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Re: !ERR and MPFIT

Craig Markwardt wrote:

> m218003@modell3.dkrz.de (Martin Schultz) writes:
> >
> > In article <MPG.129be687cb5374e598996c@news.frii.com>,
> >       davidf@dfanning.com (David Fanning) writes:
> > > Craig Markwardt (craigmnet@cow.physics.wisc.edu) writes:
> > >
> > >> now I am leaning toward the common-block approach.  Sorry David.
> > >
> > > Oh, I like it. And to tell you the truth, this might
> > > be the *perfect* situation for a common block. Just
> > > don't be putting 'em in a widget program! :-)
> > >
> >
> > Now, what happens if you have two or three widgets open each of which
> > is calling MPFIT through some means. Would a common block still work?
> > And please think once more: may not be possible now, but I am quite certain
> > that RSI will one day support SMP, so it could indeed happen that those
> > calls to MPFIT were executed simultaneously! I'd go for the keyword - this
> > is clean.
> I totally understand what you are saying.  Keywords make everything
> clean.  But consider the following function:
>   function myfunc, x, p
>     ...
>   end

You should have a look at

_REF_EXTRA: Passing Keyword Parameters by Reference

You can pass keyword parameters to called routines by reference by adding the
formal keyword parameter "_REF_EXTRA" (note the underscore character) to the
definition of your routine. Passing parameters by reference means that you are
giving the called routine the name of an existing IDL variable to work with; IDL
takes care of keeping track of the value associated with the name. The values of
keyword parameters specified via _REF_EXTRA are not available to the routine that
is passing the keywords on.

When a routine is defined with the formal keyword parameter _REF_EXTRA, pairs of
unrecognized keywords and values are placed in a storage location that is
accessible to both calling and called routines, and the keyword names are placed
in an IDL string array. The string array can be "deciphered" using the _EXTRA
keyword, which matches the names in the string with the "live" values in the
storage location. This means that if the keywords specify IDL variables, the
values of those variables can be altered by any routine that has access to the
variable via the keyword inheritance mechanism. In this fashion, the values of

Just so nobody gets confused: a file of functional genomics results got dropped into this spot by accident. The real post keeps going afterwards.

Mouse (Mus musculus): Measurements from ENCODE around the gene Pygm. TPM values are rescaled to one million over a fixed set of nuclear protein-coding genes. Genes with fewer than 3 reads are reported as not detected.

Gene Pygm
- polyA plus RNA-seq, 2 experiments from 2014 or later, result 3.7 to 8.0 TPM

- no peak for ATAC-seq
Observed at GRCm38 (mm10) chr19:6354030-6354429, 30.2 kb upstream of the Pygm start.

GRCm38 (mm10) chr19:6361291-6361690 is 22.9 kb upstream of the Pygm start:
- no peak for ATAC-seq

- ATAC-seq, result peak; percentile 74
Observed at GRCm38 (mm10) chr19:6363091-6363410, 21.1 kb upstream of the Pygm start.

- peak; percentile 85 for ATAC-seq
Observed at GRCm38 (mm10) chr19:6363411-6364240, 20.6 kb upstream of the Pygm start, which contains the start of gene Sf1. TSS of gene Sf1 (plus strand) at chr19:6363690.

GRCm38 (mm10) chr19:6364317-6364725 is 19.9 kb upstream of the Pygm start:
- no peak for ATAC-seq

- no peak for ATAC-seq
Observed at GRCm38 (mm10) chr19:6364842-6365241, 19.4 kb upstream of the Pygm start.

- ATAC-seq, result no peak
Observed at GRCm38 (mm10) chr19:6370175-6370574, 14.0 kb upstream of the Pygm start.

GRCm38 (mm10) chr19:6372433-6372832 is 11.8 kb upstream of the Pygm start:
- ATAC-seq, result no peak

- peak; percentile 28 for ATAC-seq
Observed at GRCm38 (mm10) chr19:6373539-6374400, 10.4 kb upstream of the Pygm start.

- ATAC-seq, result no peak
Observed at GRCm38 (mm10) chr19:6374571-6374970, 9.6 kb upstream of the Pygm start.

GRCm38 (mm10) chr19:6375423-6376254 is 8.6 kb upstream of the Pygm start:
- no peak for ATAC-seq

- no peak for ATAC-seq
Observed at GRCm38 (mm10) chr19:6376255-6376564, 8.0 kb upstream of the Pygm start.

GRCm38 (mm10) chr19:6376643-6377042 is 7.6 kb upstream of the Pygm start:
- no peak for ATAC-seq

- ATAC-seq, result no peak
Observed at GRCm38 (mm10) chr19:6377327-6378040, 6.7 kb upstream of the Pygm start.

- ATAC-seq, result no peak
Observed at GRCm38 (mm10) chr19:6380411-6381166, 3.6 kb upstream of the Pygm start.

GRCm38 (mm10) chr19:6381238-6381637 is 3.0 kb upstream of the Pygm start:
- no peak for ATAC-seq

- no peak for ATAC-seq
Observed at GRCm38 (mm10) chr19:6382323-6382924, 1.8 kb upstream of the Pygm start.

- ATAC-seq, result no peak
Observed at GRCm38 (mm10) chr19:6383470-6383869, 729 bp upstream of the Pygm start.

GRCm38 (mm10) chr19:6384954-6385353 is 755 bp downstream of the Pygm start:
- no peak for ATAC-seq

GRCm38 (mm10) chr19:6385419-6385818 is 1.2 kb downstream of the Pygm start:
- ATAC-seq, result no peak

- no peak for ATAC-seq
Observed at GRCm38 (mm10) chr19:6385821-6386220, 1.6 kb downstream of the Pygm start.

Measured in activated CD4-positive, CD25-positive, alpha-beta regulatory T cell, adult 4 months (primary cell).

keyword parameters can be changed within a routine and passed back to the
routine's caller.

The "pass by reference" keyword inheritance mechanism is especially useful when
writing object methods, which may be inherited multiple times and which often
wish to change the value of variables available to the calling method. (The
values of object properties are one example of data that can profitably be shared
by objects at various levels in an object hierarchy.)

> It doesn't accept keywords.  Now, if MPFIT tries to call this function
> with an ERROR keyword, everything crashes.  I could try CATCHing such
> an error, and retrying the function call with without the ERROR
> keyword, but then what's more ugly?  By the way, I've changed the
> implementation of MPFITFUN to use common blocks instead of pointers
> (handles really), and it's become much more clean and easy to read
> now.

I am myself don't like common blocks. I prefer _extra and _ref_extra or heap

> The common block implementation has its virtues.  It's totally
> optional.  It wouldn't collide with any other system error variables.
> It's certainly better than my current use of !ERR.  And, currently,
> it's guaranteed that only one session of MPFIT can be running
> simultaneously.

> I am sure that when (if!) RSI implements multithreaded IDL, almost

> everything is going to crash.  Not just MPFIT.  Consider every program
> that uses common blocks, *especially* the thousands of IDL library
> scripts, assumes a single thread of execution.  RSI will have to
> implement some kind of new functionality to keep things working and I
> for one will depend on that! :-)

I hope that's common blocks will be obsolete in future. So everybody - RSI too
will clean up those programs.